February 10, 2014

All Product Experiences are Personal

There's a well-worn saying in the world of politics: "All politics is local", spawned by former House Speaker Tip O'Neill, who explained that a politician succeeds by understanding the needs of the people who voted them into office. What directly impacts the individual's happiness and well-being will almost always trump a more philosophical issue - even if it is one of national interest.

Product development isn't all that different. The success of creating an engaging community with social software, or a popular application for mobile, or the latest hot website, derives from how the individual user feels when interacting with your product. No matter how much one group may enjoy your service, if an individual finds it to be complicated or questions its value, you're going to have a challenging time getting them to visit a second time or do more than quickly uninstall your app - as opinions are formed practically instantly.

Get this formula wrong, and you might end up with a site that may have a lot of registrations or an app with a high download number, but actual usage that lags far behind what is expected. This problem can lead to an almost unnatural amount of user churn, as the population of initial signed up users needs to replaced, not just with new ones to keep growth high, but to backfill those who've stopped using a product. Product success takes more than a good idea, but an entire package - from a clear message of what users get from your product, a fast and smart interface, and near-immediate benefits.

Users don't want to spend a lot of time setting up your application, filling out forms, or hunting for good content. They want to immediately see value, and later tailor it to their specific needs. So don't hassle them by obscuring the app's intent, and hiding the most important, informative or exciting elements behind a nest of menus or a maze of choices. If users are often confused, there's a good chance it's because you made a mistake.

Unsurprisingly, not every application is for everyone. Sites or applications tend to find audiences of similar groups - be it by age, geography, life stage, or any matter of personal preferences. It is a rare event when something crosses the chasm from audience to audience and becomes so mainstream that "everyone" is on it, or "everyone" is using it. That doesn't necessarily mean that by not reaching everyone, the product has failed, but that there is a ceiling on its potential. The company behind the tool then has to make a decision - whether to optimize the product to be an incredible experience for the limited audience, or to modify the product further, potentially at risk of alienating its original users, to attract a wider audience.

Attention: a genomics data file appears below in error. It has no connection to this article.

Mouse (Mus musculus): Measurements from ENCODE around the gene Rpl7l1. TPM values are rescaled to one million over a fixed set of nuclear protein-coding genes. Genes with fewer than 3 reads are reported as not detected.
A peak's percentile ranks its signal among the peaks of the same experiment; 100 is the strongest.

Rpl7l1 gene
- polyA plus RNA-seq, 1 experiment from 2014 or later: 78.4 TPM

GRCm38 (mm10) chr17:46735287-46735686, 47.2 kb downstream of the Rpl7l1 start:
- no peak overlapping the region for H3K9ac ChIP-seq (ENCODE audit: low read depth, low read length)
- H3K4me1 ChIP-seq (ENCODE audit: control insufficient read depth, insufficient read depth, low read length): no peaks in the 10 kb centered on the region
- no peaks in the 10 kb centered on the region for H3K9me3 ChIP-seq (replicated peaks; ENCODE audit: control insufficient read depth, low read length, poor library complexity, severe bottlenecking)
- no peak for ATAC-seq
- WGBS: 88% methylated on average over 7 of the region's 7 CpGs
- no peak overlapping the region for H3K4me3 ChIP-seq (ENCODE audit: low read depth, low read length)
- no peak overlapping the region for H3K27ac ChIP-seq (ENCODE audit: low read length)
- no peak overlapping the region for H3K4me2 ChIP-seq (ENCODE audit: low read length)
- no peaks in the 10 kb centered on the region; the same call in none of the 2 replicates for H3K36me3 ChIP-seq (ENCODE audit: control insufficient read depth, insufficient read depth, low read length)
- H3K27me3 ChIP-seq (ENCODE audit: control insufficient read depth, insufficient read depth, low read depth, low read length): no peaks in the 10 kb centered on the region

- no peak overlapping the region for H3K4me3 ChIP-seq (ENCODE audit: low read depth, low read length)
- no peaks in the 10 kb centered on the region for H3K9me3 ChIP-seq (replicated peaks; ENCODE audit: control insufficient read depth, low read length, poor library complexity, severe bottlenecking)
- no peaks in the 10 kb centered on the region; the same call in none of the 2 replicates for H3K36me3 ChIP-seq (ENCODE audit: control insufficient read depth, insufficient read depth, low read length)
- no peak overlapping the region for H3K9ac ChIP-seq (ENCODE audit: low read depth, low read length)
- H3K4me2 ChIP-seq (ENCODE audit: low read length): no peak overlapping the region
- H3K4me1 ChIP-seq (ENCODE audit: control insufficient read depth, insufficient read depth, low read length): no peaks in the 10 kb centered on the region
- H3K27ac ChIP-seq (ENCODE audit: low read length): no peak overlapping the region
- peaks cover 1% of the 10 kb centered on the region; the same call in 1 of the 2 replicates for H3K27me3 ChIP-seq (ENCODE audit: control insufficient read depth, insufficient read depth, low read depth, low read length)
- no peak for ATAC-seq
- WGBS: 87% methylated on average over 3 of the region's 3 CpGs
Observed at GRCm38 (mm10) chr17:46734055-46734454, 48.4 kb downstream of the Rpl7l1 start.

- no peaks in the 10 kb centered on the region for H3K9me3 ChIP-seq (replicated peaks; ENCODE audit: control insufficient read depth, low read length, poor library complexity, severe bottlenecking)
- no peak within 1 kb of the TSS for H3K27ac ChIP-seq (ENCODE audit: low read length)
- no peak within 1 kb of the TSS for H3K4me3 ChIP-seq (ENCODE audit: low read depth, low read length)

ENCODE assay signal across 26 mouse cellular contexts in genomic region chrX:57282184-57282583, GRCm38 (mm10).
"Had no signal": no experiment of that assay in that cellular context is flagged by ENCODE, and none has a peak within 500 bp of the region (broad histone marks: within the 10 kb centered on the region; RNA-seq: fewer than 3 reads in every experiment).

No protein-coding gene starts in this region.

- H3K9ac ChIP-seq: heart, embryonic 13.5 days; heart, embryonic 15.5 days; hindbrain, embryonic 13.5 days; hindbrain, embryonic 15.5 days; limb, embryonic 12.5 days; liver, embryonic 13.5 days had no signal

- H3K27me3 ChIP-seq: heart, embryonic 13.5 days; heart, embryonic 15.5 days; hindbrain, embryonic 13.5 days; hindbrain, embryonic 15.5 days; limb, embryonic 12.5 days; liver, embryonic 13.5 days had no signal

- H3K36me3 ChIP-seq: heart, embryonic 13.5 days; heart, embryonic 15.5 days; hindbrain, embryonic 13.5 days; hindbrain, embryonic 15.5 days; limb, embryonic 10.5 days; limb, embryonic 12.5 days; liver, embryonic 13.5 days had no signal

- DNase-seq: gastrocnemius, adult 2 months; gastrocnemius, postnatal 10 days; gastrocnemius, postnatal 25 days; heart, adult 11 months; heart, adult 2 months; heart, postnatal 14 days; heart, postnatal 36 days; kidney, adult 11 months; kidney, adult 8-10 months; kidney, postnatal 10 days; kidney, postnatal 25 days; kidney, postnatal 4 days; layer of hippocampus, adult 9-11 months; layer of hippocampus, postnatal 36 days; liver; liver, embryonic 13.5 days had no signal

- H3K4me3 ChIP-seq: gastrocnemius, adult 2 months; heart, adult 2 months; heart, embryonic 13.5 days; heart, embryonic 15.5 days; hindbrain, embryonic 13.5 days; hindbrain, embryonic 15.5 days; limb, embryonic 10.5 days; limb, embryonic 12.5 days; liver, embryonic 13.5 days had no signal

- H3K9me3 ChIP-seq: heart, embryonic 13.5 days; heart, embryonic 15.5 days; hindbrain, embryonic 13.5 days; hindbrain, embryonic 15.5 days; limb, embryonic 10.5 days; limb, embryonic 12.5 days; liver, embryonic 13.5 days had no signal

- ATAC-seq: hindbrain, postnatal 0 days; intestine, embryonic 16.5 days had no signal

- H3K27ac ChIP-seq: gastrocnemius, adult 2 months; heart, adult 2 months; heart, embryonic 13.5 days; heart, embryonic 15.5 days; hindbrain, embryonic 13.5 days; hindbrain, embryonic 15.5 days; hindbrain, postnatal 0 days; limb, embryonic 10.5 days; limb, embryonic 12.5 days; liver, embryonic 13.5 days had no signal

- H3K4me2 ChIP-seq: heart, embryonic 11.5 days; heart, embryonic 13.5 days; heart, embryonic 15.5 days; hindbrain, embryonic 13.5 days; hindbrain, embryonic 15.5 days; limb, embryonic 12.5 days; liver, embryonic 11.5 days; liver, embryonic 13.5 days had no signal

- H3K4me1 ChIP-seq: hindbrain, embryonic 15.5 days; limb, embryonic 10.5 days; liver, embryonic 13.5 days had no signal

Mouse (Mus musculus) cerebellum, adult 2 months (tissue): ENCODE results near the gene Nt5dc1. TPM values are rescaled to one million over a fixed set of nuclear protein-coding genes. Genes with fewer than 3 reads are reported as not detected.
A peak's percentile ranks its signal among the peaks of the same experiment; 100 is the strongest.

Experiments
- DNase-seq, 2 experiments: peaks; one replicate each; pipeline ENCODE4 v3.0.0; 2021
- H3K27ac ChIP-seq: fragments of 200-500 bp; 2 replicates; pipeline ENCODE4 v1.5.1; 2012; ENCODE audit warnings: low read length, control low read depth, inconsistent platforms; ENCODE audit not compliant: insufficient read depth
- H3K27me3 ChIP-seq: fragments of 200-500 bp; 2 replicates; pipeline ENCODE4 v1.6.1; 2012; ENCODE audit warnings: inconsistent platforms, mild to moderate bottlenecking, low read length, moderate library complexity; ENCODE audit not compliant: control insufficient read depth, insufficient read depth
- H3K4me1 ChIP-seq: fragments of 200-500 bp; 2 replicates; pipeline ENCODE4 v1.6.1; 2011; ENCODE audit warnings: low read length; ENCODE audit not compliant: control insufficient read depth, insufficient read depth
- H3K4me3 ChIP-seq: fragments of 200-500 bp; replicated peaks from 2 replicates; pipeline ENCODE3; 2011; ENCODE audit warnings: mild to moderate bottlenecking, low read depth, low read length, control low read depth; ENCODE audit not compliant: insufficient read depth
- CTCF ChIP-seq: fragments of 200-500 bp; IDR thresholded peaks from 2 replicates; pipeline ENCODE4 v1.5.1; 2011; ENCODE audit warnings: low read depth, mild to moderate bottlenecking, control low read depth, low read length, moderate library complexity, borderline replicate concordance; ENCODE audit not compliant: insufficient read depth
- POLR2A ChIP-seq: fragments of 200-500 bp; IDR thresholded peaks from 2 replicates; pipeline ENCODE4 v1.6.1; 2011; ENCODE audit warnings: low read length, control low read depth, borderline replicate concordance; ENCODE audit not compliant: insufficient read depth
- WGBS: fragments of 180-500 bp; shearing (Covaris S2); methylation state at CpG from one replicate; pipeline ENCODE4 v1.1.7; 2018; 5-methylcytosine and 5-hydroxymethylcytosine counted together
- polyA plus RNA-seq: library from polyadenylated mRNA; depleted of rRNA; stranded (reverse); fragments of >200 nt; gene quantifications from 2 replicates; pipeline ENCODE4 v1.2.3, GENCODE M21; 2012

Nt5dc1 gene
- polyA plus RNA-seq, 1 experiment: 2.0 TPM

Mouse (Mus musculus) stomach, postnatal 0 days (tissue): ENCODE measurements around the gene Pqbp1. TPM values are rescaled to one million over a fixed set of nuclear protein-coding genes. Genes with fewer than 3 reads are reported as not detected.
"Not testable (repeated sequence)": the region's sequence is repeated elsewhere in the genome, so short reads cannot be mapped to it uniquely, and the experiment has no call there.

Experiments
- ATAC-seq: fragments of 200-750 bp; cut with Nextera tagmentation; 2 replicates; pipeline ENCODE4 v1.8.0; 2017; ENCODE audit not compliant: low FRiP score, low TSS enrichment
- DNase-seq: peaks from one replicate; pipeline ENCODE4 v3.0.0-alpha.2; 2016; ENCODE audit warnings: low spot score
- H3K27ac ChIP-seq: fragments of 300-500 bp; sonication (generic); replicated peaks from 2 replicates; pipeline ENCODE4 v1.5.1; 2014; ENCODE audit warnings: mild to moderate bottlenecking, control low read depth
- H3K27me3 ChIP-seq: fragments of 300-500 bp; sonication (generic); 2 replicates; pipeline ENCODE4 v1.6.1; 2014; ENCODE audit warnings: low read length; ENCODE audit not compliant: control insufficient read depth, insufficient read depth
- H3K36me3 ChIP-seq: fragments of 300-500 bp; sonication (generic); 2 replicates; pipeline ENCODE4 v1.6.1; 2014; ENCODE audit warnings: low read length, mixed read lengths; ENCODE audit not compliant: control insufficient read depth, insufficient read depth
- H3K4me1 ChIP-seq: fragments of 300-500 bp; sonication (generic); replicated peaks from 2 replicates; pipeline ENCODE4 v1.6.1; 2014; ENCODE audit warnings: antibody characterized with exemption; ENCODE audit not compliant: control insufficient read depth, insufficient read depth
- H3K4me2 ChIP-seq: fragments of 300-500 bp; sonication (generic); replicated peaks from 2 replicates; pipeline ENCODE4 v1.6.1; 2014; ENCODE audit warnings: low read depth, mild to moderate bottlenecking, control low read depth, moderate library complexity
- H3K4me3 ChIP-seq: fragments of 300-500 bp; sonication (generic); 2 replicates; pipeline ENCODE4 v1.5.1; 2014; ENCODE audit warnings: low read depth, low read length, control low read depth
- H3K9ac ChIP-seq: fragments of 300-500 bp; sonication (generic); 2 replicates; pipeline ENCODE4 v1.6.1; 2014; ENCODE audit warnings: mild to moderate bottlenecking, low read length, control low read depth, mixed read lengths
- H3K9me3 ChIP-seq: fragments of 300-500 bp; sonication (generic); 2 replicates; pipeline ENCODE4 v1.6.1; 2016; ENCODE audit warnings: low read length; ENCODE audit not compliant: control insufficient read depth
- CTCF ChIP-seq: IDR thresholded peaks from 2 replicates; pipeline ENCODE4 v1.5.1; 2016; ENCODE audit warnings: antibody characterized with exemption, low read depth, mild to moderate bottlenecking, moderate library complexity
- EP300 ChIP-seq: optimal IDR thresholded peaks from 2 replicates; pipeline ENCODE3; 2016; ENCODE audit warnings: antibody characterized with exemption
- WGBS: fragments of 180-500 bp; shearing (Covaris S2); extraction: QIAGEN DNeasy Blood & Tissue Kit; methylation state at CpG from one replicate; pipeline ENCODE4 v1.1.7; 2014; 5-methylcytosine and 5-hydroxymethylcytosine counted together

You can see this tug of war as initial users of a product (see: The Five Stages of Early Adopter Behavior) can be excited about the prospect of a service reaching the masses, only later to be annoyed at how a service has changed when the mainstream does arrive. It's all too common to see people migrate from community to community online or switch from app to app to keep one step ahead of the pack.

This makes every product decision critical, as well as the ability to listen to user feedback, take rapid action, and act on bugs that impact wide audiences. As I've experienced many times as an early user or as an employee at companies making user-facing software, it's very likely that bugs or quality gaps impacting one person also impact many other people who haven't spoken up yet. Tackling the most reported bugs, even if they are small ones, can be as critical as stopping a short-term outage, depending how forgiving your customers are.

And we as users need to understand that just because we love something doesn't mean everyone will. Other people have different needs, usage patterns and work environments. So while we can embrace the role of an evangelist, what fits us may not fit everyone. I often find, even at home, that my wife's preferences for software and hardware differs from mine. Cast the net wider, and you can see greater diversity in terms of preferred applications, news sources and more. Just because I love something doesn't mean you will, and just because as a developer, you expected me to use a product in a certain way doesn't mean that I will, nor will others. (See: Stop Telling Me How to Use Your Products)

The best product managers I've seen are exceptionally patient and compassionate. They don't bully users into following a strict instruction set, and don't mock you when you come to a different conclusion. They genuinely want to know where they can improve, and learn from you, to ease the onboarding process and make their product even more inviting to the rest of the world. Even if they may be focused on the big picture, every individual user counts, and that makes all difference between success and stagnation.

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